An unidentified company is advertising for telecom workers and offering to pay them more than $300,000 a year to come work in northern New England. Many wonder if the unnamed company is FairPoint, the telecommunications firm that has struggled to maintain service during a strike now in its 39th day.

“FairPoint has been saying we make too much money, but now it looks like they’re offering people more than three times what we make,” said Peter McLaughlin, chair of System Council T-9 of the International Brotherhood of Electrical Workers. “Instead of settling a fair deal with its skilled workers, FairPoint is squandering tens or even hundreds of millions of dollars on replacement workers who can’t do our jobs.”

Screen shot 2014-11-24 at 1.35.41 PM

Screen shot from MONSTER.COM job listing

In a “confidential” posting on Monster.com, the unidentified company lists the job location as “Merrimack, NH.” The striking workers of FairPoint provide service in New Hampshire, Maine and Vermont. The full ad can be seen here: http://tinyurl.com/n7v43zg

In statements to the media, FairPoint has complained about the salaries of its skilled union workers. FairPoint claims that those workers make an average salary of $82,000 a year. The $5,000 to 6,000 a week salary being offered in the Monster.com ad would amount to annual pay of up to $312,000 a year.

The ad from the unidentified company calls for workers who “are comfortable working at customer premise locations including large banks, hospitals, cellular towers, etc. ” FairPoint maintains service at all those locations.

“It looks like FairPoint is finally learning the real value of its experienced workforce,” said Don Trementozzi, president of Communication Workers of America Local 1400. “Now that they know what we’re worth, it’s time for them to stop wasting money on unqualified workers from out of state and reach a fair deal for New England.”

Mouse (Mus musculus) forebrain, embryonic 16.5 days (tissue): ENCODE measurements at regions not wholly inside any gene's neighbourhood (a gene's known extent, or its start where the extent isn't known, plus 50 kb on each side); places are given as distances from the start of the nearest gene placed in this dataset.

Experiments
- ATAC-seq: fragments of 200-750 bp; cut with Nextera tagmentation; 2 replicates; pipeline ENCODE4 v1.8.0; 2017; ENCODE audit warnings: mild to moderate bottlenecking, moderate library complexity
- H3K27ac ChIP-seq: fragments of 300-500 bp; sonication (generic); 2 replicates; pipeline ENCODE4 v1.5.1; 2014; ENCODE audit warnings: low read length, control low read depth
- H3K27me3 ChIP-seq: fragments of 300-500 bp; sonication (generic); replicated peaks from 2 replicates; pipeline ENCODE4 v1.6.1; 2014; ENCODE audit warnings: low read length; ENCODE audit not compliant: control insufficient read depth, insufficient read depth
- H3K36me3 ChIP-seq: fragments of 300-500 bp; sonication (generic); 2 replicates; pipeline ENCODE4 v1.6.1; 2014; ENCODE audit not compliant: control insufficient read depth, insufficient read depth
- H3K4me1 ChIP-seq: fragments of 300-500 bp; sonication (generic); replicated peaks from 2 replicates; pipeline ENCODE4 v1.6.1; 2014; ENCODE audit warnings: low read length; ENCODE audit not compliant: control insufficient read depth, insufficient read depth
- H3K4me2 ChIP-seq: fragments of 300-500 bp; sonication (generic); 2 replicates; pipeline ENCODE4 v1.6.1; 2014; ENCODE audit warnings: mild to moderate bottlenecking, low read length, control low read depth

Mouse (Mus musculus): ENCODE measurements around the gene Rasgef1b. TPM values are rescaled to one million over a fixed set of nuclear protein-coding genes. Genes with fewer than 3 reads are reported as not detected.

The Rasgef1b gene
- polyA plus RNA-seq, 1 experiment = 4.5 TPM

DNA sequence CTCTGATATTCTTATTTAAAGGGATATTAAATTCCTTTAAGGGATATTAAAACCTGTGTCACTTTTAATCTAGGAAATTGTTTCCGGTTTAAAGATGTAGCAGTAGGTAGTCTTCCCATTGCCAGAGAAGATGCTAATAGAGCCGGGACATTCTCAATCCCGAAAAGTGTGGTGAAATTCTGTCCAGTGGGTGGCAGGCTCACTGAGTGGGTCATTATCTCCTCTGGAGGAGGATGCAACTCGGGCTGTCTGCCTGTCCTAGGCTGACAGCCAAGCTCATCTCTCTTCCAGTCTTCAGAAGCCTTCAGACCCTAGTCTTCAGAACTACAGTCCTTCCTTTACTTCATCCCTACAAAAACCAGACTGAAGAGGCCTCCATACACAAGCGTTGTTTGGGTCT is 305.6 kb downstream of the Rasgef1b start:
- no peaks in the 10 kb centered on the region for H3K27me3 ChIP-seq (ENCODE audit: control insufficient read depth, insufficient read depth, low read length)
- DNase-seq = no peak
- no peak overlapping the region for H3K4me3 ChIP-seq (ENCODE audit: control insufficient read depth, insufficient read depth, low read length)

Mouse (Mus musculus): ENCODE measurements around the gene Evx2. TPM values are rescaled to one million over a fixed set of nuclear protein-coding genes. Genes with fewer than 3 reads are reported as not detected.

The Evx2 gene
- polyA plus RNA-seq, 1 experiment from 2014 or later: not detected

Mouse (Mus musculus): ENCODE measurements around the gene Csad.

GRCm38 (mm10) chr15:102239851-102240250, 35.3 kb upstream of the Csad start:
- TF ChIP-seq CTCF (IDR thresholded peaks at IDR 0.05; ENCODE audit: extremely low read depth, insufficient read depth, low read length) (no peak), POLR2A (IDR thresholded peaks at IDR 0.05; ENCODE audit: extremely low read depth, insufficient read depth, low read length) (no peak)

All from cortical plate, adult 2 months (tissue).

IN OTHER FAIRPOINT STRIKE NEWS: FairPoint workers will continue their wave of actions for a fair deal today in Washington, D.C. Dozens of demonstrators will hold another protest against the company’s biggest shareholder, Angelo, Gordon & Co.

An official from the Wall Street hedge fund, which owns more than 20 percent of FairPoint stock, will be making a presentation at the National Multifamily Conference and Expo at the J.W. Marriott Hotel in Washingon. FairPoint workers and their allies will be on the street outside ensuring that the public is fully aware of Angelo, Gordon’s role in the attack on northern New England workers.

Angelo, Gordon manages billions of dollars in assets for public pension funds, but it has refused to publicly intervene as FairPoint has moved to gut the pensions and benefits of its employees.


WHEN: Monday, Nov. 25, 5 p.m. – 6 p.m.

WHERE: JW Marriott Hotel, 1331 Pennsylvania Ave NW, Washington, D.C.

The International Brotherhood of Electrical Workers (IBEW) System Council T-9 includes local unions in Maine, New Hampshire, and Vermont and represents nearly 1,700 employees at FairPoint Communications. The Communications Workers of America (CWA) Local 1400 represents nearly 300 FairPoint employees in the three states. For more information, visit www.FairnessAtFairpoint.com.